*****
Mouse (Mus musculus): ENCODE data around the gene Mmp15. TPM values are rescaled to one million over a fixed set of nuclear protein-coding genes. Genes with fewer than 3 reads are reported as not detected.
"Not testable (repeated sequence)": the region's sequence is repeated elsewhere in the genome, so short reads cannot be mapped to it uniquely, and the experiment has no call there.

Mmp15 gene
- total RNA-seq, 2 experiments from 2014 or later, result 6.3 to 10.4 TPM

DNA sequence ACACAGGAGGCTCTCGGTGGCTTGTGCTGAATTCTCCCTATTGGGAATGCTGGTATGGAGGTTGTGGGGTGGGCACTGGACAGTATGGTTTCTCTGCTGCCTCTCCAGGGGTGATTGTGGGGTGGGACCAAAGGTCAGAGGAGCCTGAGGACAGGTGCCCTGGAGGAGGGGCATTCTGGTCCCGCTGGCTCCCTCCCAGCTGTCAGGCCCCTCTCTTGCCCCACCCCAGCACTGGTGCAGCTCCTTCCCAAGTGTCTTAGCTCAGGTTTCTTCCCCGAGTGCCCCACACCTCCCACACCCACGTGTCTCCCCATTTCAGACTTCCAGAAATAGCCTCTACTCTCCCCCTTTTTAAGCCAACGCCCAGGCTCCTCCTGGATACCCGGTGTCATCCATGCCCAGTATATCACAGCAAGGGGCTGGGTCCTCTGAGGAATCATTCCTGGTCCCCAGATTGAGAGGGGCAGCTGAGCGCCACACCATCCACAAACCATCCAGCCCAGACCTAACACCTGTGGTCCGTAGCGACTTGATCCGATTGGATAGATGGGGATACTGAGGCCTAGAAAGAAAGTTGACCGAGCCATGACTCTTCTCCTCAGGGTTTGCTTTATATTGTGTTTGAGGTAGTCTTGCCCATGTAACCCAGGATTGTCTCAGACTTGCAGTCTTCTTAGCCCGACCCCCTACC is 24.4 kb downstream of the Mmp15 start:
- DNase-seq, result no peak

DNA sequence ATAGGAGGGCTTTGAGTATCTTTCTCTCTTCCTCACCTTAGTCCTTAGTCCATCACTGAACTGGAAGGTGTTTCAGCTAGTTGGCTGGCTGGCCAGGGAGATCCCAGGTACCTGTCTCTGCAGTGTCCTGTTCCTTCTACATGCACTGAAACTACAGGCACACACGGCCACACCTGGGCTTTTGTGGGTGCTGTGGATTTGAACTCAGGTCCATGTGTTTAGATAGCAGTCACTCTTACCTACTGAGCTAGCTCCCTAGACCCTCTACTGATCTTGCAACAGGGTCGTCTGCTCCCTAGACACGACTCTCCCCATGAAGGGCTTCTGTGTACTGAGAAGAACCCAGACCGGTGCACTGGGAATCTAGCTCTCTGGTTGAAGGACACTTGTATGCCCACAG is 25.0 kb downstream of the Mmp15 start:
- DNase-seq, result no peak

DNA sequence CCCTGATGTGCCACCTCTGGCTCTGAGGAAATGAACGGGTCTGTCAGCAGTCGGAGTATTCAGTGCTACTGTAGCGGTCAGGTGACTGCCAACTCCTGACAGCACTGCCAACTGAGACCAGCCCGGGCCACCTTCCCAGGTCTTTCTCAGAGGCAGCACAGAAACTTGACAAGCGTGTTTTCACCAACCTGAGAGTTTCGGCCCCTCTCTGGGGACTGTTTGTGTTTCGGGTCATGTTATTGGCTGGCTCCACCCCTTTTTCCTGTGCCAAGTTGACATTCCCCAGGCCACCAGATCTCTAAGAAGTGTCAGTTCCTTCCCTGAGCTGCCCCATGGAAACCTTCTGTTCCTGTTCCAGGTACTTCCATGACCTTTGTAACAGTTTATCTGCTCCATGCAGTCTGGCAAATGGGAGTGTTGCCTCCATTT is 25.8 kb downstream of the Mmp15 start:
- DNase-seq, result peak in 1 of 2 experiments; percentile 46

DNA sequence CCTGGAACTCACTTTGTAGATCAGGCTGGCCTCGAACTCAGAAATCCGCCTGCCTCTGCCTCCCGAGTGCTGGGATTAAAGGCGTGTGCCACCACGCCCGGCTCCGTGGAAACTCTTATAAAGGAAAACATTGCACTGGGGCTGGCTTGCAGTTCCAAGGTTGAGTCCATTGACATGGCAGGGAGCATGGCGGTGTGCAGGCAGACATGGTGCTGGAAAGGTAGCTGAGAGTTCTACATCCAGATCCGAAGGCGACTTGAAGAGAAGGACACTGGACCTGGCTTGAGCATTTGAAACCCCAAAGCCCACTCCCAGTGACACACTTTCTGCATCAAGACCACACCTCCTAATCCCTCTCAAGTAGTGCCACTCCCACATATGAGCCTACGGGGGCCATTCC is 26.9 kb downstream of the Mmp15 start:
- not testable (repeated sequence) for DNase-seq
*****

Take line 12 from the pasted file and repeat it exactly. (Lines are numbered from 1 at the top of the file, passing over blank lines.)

- not testable (repeated sequence) for DNase-seq